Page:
With rules that include a mix from ice hockey, basketball and rugby, wheelchair rugby is one of the most aggressive sports at the Paralympic Games. Australia won gold Sunday in this year's tournament in London, defeating Canada. The U.S. team, reigning Paralympic champion and world number one, took bronze with a victory over Japan.
Jason Reiger and Chuck Aoki are two of the world’s elite athletes. Although there is a big age gap between the two, they share an intense dedication and have vigorous training regimes.
At 21, Aoki is the youngest player on the team and a first time Paralympian. He was born with a genetic condition, and says he became inspired to take up the sport after watching a movie.
“Well I was born with a very rare genetic condition and because of that I don't have sensations in my elbows and knees," he says. "I saw the movie Murderball, I thought you know this is cool, I love playing sports, I'm going to go give it a try and just been kinda, riding the wave ever since.”
Aoki started playing wheelchair rugby five years ago. He was named Most Valuable Player of the United States Quad Rugby Association's Division Two league in 2009. He has also won back-to-back National Wheelchair Basketball Association titles, and won gold at the 2009 American Zonal Championships.
“I absolutely hate losing," he says. "That motivates me and then I want to make, you know, people around me proud and part of me realizes that if whoever we're going to take off, the United States, we're going to be successful you know I mean, people love to cheer for winners so I think a lot of that motivates me."
Unlike Aoki, Reiger wasn't born with his disability. He began playing wheelchair rugby in rehabilitation after a car accident.
“I had a spinal cord injury about 16 years ago and when I was doing my rehabilitation at Craig Hospital, they actually played a tournament the last week I was there," he says. "First play this guy catches the ball and he gets knocked over on the ground and all the guys in wheelchairs were cheering. And I thought what the heck is this? I'm in a neck brace. About six months later I tried the game, and for me it was just that bit of freedom.”
Reiger is also an award-winning athlete. He was named US Quad Rugby Association's Athlete of the Year in 2008. He's also passionate about community work. He is active in the Challenged Athletes Foundation, an organization he regularly speaks for.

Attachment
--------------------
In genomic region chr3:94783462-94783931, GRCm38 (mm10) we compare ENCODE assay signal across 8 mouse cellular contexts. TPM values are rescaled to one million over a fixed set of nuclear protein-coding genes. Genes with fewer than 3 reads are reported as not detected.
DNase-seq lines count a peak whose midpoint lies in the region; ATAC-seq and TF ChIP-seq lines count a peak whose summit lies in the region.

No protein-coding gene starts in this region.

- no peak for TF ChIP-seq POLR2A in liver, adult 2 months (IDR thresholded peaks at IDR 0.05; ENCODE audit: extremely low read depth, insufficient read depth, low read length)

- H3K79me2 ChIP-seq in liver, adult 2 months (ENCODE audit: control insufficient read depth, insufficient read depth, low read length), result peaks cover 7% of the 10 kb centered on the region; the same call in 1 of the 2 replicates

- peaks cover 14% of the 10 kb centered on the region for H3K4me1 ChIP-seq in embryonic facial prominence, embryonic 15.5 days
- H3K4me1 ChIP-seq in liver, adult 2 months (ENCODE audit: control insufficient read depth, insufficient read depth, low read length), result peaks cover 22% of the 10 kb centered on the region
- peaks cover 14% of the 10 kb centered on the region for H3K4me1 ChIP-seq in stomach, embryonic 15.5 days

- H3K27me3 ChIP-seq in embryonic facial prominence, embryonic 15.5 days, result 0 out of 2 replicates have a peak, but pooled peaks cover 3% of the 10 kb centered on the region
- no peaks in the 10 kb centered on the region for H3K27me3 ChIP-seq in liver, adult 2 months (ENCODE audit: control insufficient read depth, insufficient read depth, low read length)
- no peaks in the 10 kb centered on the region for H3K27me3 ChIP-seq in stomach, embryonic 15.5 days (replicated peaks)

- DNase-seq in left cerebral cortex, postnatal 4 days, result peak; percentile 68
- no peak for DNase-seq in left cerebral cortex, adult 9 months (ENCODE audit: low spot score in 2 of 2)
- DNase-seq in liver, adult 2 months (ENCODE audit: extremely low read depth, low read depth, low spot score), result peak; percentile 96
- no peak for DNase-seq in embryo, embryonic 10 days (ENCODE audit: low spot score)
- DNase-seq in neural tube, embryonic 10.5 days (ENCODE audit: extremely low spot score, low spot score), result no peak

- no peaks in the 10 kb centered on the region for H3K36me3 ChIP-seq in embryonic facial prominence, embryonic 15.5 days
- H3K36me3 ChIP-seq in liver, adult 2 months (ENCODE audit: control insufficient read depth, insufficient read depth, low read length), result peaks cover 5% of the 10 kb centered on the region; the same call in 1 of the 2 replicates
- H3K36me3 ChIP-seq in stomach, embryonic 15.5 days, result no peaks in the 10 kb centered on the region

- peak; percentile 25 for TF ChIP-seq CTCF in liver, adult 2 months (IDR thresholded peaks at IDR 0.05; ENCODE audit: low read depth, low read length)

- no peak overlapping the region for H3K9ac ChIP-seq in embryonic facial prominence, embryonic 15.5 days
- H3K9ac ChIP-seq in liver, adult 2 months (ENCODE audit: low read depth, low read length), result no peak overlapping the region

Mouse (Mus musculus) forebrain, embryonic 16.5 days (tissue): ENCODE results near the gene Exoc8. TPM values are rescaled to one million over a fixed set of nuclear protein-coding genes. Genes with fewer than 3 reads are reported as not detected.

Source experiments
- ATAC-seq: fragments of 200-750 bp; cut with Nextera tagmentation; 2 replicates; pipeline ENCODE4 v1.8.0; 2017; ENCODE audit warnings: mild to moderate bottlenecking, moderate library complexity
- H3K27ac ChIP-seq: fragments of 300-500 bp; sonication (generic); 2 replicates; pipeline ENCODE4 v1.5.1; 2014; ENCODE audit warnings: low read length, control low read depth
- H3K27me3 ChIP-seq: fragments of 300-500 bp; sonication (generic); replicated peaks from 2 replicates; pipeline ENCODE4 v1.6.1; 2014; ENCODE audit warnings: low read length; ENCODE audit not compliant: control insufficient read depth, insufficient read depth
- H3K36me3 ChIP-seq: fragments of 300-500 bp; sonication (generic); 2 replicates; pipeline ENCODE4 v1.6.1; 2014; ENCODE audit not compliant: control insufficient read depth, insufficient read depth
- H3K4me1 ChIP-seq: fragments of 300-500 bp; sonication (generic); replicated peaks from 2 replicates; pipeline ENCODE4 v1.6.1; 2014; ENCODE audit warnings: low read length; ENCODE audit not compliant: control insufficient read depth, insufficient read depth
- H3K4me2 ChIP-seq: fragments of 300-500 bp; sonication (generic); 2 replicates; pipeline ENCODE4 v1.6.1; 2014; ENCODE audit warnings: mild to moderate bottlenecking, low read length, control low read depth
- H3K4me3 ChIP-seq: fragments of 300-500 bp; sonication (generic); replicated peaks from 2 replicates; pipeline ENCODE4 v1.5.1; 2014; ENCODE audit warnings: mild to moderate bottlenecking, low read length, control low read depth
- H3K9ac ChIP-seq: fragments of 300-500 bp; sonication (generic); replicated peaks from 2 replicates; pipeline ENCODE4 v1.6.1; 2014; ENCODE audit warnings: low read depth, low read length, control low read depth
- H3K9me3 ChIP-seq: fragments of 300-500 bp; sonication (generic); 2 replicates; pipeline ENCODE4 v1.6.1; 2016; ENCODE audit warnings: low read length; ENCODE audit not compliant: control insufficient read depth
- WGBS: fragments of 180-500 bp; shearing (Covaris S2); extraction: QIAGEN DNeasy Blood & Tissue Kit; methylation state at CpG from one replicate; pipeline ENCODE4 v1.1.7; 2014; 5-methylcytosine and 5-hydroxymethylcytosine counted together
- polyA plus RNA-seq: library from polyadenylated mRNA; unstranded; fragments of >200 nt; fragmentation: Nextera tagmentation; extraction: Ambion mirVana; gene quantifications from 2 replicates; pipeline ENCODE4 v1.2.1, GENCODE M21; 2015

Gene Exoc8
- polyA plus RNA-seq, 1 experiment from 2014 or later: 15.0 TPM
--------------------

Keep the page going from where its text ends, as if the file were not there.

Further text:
He says the Paralympic Games can have a big impact.
“I would say most of the Paralympic athletes just want to be treated like athletes," he says. "I think the biggest impact that we can make is it shows the human spirit. Everybody has their challenges and it's not about just going 'oh, this is my poor situation,' it's about what you can do, not what you can't do. “
Media organizations have come under criticism for providing less coverage to the Paralympic Games than the Olympic Games. Aoki says the Paralympics are where athletics come first, and disability second.
“We're not a sideshow at all you know," he says. "It's a full-on sporting event in its own right. Some people might view it that way but if they took the time to really look at how much training and time and effort all us athletes put into it they would see that it's just the same sporting event really, where athletics comes first and disability comes second.”
Reiger says those who think the Paralympics are not important do not understand the Games.
“To the folks that would say 'this is a part of it, they have to do it,' they don't understand the sports," he says. "I've had an opportunity to train as a top-level athlete before my injury and I have put in more training to play wheelchair rugby at the elite level and represent USA. We train just as hard as any other elite level athlete out there."
The U.S. wheelchair rugby team ranked number one during the last World Wheelchair Rugby Championships in 2010 in Vancouver, and brought home more gold medals than any other national team.